A veteran learns how to shoot a bow and arrow through PROJECT Soar.

UNCW and ACCESS Wilmington Awarded Veterans Affairs Adaptive Sports Grant

October 6, 2022 - In 2016, Project SOAR (Sports Outreach and Adaptive Recreation) was developed through a collaboration between UNC Wilmington, ACCESS of Wilmington and the U.S. Department of Veterans Affairs to provide veterans with the opportunity to enjoy adaptive sports not readily available in the area. The program also builds camaraderie between veterans, their peers and instructors, increases their fitness and excursions, promotes active living through building recreation skills, improves physical and mental health, and promotes overall community reintegration. The program serves veterans in southeastern North Carolina living with service-connected illness or injury. Project SOAR offers activities such as archery, golf, cycling, kayaking, SCUBA diving, surfing, air rifle, therapeutic horsemanship, sailing, paddleboarding, and yoga.

Project SOAR primarily operates through funding provided by a Veterans Affairs Adaptive Sports Grant (ASG), which is given to organizations for the purpose of providing opportunities for veterans to improve their independence, well-being, and quality of life through adaptive sports and therapeutic arts programs. This year, UNC Wilmington and its partners were awarded a $194,260 ASG grant, a significant increase from last year. Grant funds will be used to purchase machinery and equipment specifically engineered to help disabled participants in these kinds of events.

The School of Health and Applied Human Sciences’ Recreation Therapy program has been an integral part in the collaboration between the university and ACCESS of Wilmington. Associate Professor Brent Hawkins says of the program, “The mission is health. So to improve the health of veterans, engaged them in things they enjoy doing, and reconnect them with other military service members and people in the community through recreation is so important. This builds on the veterans’ strengths, helps them improve their health, and reintegrates them back into the community.”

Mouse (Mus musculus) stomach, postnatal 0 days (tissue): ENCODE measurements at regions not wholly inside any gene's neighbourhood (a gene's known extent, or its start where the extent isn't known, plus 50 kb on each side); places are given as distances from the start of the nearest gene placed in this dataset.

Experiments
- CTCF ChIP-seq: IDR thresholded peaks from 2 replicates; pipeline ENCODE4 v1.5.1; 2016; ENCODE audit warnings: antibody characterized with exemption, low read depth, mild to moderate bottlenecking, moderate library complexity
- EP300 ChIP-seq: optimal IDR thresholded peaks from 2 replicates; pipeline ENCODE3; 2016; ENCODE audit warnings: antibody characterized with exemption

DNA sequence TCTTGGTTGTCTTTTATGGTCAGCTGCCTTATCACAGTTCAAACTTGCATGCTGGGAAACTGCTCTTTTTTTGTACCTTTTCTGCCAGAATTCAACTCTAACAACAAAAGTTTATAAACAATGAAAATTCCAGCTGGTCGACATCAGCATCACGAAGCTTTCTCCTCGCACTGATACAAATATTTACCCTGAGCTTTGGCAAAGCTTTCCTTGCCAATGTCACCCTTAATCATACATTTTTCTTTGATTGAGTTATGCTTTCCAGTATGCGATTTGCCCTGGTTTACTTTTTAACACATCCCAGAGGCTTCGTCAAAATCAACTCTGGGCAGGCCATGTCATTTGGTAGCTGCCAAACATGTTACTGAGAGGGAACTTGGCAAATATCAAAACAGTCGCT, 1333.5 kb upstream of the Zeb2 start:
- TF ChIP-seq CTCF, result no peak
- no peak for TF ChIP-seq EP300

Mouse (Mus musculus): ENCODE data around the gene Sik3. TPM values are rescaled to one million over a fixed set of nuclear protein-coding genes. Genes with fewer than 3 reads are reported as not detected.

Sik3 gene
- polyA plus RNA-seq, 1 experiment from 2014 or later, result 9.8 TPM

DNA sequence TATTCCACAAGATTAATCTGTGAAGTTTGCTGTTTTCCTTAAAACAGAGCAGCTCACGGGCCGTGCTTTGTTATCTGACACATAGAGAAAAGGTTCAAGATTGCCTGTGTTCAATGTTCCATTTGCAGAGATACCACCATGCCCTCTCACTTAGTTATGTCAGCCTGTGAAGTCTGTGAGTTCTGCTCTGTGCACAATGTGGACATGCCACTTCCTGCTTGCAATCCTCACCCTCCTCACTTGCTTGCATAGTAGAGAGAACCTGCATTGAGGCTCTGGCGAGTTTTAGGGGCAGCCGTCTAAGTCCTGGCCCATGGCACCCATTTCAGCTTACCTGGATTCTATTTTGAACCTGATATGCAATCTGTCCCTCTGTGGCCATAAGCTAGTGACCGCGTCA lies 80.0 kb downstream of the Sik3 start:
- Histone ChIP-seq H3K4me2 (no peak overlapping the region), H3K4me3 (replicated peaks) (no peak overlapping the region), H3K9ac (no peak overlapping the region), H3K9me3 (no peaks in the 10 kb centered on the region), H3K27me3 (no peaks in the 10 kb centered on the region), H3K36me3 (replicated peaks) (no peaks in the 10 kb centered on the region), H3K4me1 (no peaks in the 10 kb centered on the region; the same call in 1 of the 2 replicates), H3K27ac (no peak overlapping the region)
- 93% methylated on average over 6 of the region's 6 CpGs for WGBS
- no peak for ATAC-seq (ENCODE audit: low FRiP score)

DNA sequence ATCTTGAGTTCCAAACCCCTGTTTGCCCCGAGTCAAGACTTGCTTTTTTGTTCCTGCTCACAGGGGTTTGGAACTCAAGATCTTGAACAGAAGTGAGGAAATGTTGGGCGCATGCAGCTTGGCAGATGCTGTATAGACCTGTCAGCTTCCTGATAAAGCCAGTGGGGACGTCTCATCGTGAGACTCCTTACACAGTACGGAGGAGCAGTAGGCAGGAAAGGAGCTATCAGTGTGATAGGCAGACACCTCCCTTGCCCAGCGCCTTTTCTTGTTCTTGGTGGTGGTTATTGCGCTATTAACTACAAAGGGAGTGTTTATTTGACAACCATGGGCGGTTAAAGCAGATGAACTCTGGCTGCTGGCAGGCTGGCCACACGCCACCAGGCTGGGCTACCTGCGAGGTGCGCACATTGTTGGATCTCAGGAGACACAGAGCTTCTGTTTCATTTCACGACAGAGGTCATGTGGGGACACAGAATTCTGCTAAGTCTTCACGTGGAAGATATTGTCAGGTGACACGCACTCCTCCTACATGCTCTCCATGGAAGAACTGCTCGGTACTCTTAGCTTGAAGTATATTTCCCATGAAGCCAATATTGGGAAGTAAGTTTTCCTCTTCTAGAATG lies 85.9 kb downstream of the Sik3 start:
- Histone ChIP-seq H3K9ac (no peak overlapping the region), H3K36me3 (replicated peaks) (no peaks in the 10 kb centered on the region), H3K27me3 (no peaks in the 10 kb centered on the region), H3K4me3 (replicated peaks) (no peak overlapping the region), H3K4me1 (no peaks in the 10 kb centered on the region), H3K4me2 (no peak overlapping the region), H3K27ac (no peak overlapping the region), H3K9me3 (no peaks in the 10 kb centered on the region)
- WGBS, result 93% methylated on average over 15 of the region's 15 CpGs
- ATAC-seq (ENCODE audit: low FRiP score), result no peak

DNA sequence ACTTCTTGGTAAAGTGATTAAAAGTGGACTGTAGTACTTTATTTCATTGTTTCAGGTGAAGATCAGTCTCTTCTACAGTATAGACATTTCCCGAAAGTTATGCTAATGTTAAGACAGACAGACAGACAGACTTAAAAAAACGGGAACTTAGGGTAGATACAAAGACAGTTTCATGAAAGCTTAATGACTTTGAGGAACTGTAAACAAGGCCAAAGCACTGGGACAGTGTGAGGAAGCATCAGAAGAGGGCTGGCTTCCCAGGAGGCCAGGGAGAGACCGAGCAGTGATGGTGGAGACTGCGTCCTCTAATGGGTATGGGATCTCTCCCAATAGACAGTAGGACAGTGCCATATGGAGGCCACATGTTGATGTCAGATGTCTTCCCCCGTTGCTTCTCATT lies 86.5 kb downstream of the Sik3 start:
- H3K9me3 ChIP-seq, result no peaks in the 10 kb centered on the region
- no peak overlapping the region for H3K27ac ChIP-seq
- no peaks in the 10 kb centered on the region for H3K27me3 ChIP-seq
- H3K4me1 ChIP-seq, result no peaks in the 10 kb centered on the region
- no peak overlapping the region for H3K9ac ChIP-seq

For many veterans, the difficult transition from military service to civilian life can lead to isolationism. Hawkins explains, “A large percentage of veterans experience traumatic stress and depression symptoms because of an emotional or psychological injury. Things can get bad quickly. We encourage more veterans to come out of their homes so they can reconnect with their social health. We’re trying to give veterans an opportunity to re-establish who they are and what they can do instead of focusing on what they can’t do.”

Dr. Steve Elliott, director of the School of Health and Applied Human Sciences says, “Our school is committed to engaging with our community partners to provide service while infusing applied learning opportunities for our students into our degree programs. ACCESS of Wilmington has been one of our signature community partners for over a decade and we are thrilled to continue to expand our relationship with the funding we have received from the Department of Veterans Affairs for Project SOAR. Our Recreation Therapy faculty and students will be able to work with ACCESS staff to provide adapted sports, recreation, and recreation therapy for veterans living with service-connected illness or injury in and around Wilmington, N.C. This partnership really does make a difference in the lives of these veterans who participate in adapted activities such as surfing, sailing, SCUBA, yoga, and golf.”